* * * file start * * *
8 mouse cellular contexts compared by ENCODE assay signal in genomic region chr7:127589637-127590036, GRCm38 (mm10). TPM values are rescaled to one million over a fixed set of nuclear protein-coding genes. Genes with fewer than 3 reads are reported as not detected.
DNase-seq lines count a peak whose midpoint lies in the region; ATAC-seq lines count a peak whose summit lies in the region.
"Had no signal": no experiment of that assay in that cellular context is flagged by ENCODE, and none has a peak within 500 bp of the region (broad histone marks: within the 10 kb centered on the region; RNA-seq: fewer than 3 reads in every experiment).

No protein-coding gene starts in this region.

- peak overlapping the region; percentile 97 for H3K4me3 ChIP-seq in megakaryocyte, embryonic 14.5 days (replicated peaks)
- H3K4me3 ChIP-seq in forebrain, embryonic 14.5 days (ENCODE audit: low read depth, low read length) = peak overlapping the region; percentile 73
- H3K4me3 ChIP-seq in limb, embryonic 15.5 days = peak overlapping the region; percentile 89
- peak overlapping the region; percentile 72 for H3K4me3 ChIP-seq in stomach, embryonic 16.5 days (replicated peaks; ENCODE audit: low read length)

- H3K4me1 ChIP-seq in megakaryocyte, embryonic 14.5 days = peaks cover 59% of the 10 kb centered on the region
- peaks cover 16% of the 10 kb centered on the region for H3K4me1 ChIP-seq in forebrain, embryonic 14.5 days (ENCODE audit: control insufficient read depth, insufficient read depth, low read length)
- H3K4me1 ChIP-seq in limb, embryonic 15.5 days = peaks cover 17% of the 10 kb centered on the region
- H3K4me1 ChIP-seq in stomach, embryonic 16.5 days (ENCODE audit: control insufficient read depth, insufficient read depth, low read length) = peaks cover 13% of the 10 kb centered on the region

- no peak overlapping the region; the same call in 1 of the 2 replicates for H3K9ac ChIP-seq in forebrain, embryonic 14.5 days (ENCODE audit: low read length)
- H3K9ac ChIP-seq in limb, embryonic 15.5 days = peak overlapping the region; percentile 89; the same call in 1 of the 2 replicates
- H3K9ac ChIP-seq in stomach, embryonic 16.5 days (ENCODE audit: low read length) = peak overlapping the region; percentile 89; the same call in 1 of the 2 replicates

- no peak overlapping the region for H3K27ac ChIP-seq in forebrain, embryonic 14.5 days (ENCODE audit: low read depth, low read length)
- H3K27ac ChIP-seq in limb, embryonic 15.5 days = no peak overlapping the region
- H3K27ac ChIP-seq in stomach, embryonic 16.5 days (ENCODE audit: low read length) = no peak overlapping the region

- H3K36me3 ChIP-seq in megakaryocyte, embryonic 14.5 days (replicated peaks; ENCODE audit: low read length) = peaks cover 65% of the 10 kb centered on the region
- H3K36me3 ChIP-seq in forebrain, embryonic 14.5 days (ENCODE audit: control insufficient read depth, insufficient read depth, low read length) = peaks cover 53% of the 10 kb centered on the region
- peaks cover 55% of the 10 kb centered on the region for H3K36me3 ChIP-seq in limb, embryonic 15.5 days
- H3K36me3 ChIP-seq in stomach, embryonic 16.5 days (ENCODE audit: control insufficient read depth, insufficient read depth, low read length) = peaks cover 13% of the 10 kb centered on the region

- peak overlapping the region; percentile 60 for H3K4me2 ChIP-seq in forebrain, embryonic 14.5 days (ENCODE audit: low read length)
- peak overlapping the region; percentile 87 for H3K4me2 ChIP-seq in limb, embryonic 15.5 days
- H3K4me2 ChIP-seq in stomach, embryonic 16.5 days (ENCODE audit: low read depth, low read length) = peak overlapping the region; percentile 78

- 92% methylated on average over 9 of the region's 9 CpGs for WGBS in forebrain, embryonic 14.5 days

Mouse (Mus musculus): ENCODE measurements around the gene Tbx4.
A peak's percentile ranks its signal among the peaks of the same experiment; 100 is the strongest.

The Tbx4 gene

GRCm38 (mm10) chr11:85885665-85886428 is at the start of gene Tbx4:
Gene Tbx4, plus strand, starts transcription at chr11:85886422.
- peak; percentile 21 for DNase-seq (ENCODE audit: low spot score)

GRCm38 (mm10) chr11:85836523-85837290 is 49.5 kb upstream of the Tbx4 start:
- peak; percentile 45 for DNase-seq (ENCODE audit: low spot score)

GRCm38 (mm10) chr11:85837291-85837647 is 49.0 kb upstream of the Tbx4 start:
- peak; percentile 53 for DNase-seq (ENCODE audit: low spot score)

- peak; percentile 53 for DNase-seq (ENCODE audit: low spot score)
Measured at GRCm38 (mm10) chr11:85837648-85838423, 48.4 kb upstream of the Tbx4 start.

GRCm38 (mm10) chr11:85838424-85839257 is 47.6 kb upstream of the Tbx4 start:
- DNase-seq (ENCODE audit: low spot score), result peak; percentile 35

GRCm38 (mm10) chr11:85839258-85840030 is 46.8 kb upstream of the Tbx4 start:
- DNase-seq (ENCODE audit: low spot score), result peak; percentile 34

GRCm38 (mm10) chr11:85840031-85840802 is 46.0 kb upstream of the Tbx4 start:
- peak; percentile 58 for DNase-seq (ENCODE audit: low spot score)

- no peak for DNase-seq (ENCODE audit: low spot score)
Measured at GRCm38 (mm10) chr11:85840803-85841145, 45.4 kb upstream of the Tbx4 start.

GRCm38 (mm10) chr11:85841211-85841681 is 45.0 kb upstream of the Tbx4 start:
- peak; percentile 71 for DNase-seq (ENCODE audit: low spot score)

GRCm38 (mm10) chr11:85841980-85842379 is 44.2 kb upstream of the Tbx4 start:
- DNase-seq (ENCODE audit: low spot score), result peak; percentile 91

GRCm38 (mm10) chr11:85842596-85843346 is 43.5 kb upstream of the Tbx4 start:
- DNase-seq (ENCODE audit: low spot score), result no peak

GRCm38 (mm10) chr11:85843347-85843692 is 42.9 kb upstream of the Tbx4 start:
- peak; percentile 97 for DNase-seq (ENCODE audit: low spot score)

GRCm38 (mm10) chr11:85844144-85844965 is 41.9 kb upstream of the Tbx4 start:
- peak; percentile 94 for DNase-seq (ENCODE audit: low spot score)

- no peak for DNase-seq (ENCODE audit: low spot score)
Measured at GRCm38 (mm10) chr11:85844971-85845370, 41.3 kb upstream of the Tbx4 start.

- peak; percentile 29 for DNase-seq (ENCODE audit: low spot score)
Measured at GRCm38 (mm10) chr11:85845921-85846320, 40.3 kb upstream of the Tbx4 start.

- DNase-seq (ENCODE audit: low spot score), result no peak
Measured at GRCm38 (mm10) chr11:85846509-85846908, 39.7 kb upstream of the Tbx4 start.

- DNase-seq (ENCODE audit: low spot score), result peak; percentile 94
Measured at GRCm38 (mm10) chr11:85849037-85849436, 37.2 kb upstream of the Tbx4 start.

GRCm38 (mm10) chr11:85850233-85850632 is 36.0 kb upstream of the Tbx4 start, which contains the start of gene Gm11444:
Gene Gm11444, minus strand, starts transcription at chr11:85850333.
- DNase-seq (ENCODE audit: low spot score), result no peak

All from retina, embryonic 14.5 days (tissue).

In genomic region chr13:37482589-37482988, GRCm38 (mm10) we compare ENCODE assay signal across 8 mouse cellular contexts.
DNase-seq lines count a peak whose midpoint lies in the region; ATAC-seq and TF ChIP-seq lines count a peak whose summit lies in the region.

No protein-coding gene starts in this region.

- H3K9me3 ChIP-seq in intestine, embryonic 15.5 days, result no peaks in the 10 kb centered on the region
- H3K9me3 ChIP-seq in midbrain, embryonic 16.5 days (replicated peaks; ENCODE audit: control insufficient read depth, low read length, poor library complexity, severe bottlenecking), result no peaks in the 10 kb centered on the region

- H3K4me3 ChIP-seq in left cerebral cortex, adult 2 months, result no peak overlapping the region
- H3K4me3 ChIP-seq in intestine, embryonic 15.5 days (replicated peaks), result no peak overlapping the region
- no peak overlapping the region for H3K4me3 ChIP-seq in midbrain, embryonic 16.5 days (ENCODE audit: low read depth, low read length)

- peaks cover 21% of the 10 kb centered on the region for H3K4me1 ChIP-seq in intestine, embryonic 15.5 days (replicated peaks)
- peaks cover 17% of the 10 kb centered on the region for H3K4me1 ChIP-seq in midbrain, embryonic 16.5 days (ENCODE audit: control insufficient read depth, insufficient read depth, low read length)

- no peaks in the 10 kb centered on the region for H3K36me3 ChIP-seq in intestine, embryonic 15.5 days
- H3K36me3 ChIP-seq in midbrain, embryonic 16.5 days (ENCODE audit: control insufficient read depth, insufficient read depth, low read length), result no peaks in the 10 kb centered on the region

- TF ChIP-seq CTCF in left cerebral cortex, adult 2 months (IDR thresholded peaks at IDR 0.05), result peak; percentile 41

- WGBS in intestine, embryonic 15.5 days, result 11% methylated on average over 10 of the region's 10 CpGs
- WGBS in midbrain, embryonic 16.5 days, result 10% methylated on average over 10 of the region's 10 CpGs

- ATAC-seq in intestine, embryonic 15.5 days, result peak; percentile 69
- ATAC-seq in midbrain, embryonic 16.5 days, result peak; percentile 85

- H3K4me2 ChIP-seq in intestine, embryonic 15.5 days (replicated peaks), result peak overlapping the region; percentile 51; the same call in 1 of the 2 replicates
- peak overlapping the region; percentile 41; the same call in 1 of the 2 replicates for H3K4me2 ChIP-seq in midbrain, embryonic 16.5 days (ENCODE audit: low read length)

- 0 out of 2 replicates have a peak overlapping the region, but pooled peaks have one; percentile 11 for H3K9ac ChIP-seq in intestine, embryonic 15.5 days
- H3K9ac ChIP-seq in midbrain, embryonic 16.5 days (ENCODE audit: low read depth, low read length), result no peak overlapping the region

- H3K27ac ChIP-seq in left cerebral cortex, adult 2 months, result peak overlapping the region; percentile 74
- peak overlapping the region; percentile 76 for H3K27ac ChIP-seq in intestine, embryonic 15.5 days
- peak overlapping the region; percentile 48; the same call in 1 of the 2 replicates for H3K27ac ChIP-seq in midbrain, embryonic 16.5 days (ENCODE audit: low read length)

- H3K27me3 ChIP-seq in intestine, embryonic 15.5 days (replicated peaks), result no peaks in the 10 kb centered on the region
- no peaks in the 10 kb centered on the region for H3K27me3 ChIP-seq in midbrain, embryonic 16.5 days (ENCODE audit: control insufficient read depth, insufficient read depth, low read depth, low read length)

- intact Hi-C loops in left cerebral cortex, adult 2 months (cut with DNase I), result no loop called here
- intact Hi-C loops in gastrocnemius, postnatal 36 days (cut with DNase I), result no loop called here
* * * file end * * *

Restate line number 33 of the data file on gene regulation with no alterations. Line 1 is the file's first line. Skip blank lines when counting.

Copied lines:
GRCm38 (mm10) chr11:85836523-85837290 is 49.5 kb upstream of the Tbx4 start: